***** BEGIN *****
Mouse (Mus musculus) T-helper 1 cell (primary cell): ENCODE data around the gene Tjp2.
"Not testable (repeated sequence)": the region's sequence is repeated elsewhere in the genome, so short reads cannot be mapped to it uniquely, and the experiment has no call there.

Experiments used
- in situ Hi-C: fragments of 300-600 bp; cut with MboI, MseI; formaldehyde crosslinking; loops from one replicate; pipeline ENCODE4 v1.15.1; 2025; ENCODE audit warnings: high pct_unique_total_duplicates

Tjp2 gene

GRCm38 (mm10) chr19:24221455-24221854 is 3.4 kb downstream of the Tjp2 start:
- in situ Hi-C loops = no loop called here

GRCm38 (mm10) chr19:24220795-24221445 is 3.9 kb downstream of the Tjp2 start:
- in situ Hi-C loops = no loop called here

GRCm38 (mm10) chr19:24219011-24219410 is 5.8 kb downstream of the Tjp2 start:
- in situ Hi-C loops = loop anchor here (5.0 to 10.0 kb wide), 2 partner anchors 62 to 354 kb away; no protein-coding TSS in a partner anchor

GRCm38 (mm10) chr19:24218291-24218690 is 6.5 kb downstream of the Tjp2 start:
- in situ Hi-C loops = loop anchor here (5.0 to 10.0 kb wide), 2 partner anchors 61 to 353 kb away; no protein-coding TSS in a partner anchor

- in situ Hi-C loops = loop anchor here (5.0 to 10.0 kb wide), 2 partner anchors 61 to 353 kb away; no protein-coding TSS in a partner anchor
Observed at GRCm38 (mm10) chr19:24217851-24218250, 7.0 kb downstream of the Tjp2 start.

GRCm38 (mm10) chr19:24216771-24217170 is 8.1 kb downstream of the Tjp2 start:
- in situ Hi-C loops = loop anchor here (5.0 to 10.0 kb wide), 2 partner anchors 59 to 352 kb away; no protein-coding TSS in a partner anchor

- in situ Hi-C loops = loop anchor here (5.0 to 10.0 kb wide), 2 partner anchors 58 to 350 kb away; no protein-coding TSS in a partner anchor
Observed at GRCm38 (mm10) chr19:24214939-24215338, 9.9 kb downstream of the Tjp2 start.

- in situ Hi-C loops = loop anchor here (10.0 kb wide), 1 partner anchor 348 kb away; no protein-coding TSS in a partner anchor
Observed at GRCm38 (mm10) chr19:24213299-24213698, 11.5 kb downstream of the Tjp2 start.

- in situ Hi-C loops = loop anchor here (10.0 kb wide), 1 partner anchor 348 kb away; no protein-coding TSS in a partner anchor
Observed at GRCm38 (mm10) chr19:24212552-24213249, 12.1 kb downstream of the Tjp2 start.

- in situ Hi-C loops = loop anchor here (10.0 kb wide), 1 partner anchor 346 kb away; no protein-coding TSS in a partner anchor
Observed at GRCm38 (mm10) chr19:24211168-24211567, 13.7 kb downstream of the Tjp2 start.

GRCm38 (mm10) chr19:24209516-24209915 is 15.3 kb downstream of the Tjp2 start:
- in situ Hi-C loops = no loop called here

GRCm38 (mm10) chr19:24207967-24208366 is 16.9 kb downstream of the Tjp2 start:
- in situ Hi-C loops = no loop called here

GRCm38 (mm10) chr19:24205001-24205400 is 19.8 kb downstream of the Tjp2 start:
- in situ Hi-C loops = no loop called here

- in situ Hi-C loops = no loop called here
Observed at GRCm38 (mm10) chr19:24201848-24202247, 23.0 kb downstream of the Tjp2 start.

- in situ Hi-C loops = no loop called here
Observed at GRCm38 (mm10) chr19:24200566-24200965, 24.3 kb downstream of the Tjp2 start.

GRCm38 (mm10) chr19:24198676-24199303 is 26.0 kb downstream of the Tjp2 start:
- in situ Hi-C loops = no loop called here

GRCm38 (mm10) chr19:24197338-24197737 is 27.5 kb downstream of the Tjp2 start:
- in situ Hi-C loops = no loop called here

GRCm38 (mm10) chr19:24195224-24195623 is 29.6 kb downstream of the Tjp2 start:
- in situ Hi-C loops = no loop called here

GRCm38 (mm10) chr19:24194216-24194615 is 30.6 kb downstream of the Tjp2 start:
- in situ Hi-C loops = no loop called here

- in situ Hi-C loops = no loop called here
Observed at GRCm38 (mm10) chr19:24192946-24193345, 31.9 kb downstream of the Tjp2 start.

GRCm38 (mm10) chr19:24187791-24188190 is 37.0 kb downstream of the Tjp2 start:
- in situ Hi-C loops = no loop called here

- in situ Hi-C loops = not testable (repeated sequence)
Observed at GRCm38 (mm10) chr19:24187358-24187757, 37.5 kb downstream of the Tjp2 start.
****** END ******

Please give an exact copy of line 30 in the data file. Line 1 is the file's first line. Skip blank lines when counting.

GRCm38 (mm10) chr19:24205001-24205400 is 19.8 kb downstream of the Tjp2 start: